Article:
‘Robotic chef’ launched at Lincoln University

By Rick Pendrous contact

- Last updated on GMT

Advances in robotic technology are changing the way food is manufactured
Advances in robotic technology are changing the way food is manufactured

Related tags: Food

The way food is manufactured is set to change dramatically following the launch of a modular robotics and automation manufacturing cell at the University of Lincoln, according to those behind the new development.

The university is working in collaboration with OAL, the company behind a novel steam infusion cooking technology, which is already used at the National Centre for Food Manufacturing (NCFM) at Lincoln’s Holbeach campus.

Much secrecy surrounds the Automated Processing Robotic Ingredient Loading (APRIL) ‘robotic chef’ system developed by OAL, because of the commercial interest being shown in this technology in advance of the launch.

However, it is said to use modern cooking and material handling technologies to process ingredients on an industrial scale.

The launch event will take place at the NCFM on Thursday April 28 2016, where representatives from OAL, the University of Lincoln and Kuka will outline the use of robotics in food manufacturing. The event will include a full-scale demonstration of the system, which includes a 5t industrial robot recently installed at the test centre.

Scale of the system

What sets this system apart from other robotic manufacturing cells is “the sheer scale of the system”​, said Mark Swainson, head of research at the Holbeach campus.

“It’s more of a front-end approach. Most robotics and automation that is happening is end-of-line: palletisation, product casing, product packing. This is really recipe management and recipe control of liquid food products,”​ said Swainson.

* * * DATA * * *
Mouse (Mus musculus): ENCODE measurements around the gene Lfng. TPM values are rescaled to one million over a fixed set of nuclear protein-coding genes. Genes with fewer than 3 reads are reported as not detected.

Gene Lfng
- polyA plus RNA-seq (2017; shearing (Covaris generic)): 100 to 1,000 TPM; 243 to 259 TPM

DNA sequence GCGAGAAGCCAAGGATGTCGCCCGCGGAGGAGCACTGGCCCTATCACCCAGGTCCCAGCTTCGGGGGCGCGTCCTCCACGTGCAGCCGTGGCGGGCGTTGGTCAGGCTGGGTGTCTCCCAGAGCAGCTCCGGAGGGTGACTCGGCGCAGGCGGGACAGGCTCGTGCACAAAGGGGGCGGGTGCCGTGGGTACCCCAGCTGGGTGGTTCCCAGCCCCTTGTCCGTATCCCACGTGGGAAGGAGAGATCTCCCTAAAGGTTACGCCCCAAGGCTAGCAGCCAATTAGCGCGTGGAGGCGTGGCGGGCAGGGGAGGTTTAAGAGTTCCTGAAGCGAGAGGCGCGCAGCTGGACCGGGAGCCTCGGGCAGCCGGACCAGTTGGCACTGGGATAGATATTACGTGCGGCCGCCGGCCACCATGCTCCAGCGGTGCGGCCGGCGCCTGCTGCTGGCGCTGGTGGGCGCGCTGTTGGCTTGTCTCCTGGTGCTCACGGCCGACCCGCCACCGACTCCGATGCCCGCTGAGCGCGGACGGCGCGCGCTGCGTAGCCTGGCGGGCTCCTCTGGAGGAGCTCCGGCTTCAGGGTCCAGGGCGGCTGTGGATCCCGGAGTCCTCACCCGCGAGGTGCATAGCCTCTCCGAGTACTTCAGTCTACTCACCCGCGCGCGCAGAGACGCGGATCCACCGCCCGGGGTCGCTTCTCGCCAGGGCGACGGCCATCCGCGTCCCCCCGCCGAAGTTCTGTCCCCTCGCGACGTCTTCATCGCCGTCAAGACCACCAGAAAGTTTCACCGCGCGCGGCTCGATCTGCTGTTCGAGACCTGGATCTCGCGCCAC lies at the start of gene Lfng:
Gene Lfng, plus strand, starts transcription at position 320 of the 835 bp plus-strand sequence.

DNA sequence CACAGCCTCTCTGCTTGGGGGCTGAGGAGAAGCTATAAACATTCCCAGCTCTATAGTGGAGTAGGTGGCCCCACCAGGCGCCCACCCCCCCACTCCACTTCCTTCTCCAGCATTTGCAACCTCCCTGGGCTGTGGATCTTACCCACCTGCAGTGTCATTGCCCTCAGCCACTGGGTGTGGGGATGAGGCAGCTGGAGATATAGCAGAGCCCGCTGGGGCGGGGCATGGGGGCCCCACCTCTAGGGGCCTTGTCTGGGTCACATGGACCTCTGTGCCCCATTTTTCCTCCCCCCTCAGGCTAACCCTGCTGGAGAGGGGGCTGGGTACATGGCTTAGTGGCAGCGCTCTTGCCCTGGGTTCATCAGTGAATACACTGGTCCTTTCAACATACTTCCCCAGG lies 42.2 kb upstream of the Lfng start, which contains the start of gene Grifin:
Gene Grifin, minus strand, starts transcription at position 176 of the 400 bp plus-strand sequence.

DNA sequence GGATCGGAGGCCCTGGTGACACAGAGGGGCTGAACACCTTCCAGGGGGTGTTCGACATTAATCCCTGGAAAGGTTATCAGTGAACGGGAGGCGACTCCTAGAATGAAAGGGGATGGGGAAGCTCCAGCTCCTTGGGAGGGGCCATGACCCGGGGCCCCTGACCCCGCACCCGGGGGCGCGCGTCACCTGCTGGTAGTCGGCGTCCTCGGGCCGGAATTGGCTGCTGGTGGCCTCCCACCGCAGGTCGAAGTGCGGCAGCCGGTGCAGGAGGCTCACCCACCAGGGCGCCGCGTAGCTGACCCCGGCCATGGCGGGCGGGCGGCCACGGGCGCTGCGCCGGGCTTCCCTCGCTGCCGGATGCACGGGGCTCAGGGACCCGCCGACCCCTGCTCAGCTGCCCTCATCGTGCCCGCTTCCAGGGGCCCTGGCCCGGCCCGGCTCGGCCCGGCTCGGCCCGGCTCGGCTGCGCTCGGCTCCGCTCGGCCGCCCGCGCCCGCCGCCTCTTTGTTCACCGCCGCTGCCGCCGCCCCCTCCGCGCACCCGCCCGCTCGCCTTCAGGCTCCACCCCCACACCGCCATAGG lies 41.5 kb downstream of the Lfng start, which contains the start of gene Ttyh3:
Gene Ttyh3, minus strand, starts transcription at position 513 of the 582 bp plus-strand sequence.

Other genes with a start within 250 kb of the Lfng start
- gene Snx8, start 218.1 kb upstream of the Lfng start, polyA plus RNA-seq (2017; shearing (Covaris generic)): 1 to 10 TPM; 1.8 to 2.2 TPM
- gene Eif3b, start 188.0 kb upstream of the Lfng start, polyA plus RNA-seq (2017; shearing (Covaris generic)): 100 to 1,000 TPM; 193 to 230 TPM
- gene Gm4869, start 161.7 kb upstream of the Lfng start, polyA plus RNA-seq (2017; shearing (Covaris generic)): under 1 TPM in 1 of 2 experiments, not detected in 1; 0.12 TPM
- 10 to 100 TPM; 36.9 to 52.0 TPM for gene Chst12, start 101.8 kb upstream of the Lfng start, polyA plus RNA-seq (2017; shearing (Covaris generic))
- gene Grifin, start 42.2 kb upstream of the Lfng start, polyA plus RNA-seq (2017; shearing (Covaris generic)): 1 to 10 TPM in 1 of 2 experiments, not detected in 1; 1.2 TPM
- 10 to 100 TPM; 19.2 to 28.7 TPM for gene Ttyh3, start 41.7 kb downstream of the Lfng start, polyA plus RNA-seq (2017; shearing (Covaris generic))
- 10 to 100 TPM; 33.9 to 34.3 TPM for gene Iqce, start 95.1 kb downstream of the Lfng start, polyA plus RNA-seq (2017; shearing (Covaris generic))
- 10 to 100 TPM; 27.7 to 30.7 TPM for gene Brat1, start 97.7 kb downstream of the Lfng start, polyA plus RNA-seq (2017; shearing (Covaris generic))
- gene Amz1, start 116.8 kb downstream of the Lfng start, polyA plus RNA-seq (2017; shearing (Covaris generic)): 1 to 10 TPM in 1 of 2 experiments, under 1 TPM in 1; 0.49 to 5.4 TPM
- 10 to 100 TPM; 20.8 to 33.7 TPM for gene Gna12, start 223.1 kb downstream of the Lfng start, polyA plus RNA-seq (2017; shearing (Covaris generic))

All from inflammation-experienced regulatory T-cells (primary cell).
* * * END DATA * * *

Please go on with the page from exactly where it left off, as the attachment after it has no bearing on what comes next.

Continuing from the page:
“So many food manufacturing set-ups right now are running on technologies that are 20 to 30 years old; a lot of traditional cook-chill, cook-freeze systems. So products can be held for long periods of time; they can be over-mixed and over-processed.

Labour and product benefits

“With this process we are looking to emulate the chef in the kitchen but in a large-scale batch robotic environment, which brings with it labour and product benefits.”

Typical applications include soups, sauces and ready meals, where this technology could be used to optimise liquid food processing, said Swainson.

APRIL allows users to scale up the approach chefs use to prepare restaurant food. It features robotic cells which are of sufficiently modular and flexible design to switch between products.

Analysis of existing chilled food plants indicates a 7–14% bottom line improvement is possible following adoption of this technology, claimed the developers.

Related topics: Processing equipment

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1 comment

Sign up for the launch event

Posted by Jake Norman,

If you would like to sign up for the launch event on Thursday 28th April, please visit: http://www.aprilrobot.com/event/

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